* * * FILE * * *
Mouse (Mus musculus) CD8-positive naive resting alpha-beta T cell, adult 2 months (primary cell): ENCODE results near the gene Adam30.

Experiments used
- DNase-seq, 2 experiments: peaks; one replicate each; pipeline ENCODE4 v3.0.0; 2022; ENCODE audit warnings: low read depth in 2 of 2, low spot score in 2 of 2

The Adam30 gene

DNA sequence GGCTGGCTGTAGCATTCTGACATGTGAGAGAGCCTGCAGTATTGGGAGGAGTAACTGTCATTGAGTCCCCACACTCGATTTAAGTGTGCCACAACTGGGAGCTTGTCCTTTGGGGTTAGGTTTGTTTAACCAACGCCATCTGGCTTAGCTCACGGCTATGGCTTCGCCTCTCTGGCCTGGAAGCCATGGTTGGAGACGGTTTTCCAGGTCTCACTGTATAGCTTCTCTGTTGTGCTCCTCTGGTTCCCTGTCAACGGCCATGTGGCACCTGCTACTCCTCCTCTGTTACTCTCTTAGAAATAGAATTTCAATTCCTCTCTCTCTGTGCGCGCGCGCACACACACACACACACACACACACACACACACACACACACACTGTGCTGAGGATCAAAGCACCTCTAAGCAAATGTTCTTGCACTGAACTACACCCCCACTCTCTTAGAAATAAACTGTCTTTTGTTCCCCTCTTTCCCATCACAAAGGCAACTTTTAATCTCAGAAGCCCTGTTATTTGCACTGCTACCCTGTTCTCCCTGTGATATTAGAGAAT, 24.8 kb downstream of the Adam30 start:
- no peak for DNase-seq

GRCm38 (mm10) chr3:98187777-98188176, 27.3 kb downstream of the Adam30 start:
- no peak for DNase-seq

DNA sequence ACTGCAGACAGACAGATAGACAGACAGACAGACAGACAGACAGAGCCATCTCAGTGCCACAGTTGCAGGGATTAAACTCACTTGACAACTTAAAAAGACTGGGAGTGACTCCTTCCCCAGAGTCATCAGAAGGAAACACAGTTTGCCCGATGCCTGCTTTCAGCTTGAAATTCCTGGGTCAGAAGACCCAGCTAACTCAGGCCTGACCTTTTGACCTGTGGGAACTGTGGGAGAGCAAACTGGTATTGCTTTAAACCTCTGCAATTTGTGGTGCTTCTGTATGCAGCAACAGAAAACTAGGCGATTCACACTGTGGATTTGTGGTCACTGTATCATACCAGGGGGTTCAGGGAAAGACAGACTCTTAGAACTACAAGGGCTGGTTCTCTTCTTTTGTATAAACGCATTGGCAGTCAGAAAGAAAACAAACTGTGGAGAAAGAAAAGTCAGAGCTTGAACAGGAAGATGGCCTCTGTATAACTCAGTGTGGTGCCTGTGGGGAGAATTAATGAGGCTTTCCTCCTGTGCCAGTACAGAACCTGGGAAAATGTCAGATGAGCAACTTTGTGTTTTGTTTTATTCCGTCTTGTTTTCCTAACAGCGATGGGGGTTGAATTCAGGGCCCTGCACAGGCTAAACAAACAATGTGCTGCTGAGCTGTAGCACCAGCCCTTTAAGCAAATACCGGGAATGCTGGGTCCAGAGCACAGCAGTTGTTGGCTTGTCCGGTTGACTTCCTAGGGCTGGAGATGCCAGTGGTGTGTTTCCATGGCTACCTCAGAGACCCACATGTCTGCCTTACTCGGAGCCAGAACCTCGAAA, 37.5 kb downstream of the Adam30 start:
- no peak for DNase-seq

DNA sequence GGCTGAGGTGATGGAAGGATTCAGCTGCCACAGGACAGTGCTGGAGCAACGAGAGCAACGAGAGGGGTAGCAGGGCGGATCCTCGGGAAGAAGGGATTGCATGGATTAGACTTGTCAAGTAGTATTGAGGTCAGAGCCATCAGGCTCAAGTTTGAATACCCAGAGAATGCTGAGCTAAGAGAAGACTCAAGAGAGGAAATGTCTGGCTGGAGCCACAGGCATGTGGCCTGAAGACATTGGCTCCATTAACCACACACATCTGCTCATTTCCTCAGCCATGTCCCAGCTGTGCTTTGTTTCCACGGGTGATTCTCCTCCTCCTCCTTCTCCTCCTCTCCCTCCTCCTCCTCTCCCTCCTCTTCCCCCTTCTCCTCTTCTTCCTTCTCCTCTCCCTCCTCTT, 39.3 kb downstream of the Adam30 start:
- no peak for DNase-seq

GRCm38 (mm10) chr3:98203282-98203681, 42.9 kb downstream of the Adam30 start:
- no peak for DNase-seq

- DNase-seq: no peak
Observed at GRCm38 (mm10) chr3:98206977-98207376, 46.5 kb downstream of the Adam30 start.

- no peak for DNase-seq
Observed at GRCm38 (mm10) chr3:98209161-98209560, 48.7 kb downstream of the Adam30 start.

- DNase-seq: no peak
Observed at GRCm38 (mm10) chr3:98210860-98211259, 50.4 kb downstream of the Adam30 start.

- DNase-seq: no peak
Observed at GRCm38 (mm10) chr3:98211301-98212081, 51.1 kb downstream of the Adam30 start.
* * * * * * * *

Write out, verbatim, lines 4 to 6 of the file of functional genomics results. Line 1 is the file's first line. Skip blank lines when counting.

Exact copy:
The Adam30 gene

DNA sequence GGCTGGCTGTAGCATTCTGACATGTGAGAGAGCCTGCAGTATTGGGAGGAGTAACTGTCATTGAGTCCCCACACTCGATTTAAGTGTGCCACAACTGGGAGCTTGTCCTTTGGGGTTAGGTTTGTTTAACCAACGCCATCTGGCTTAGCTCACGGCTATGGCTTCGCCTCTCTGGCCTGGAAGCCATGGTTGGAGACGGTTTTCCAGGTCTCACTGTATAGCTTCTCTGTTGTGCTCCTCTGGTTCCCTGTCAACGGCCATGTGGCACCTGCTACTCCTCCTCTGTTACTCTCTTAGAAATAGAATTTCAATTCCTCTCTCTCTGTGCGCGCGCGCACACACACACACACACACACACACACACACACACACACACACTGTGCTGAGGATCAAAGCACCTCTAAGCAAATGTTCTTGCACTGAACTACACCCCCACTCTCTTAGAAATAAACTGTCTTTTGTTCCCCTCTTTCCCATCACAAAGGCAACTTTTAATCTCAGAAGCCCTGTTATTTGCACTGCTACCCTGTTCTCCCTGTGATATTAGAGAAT, 24.8 kb downstream of the Adam30 start:
- no peak for DNase-seq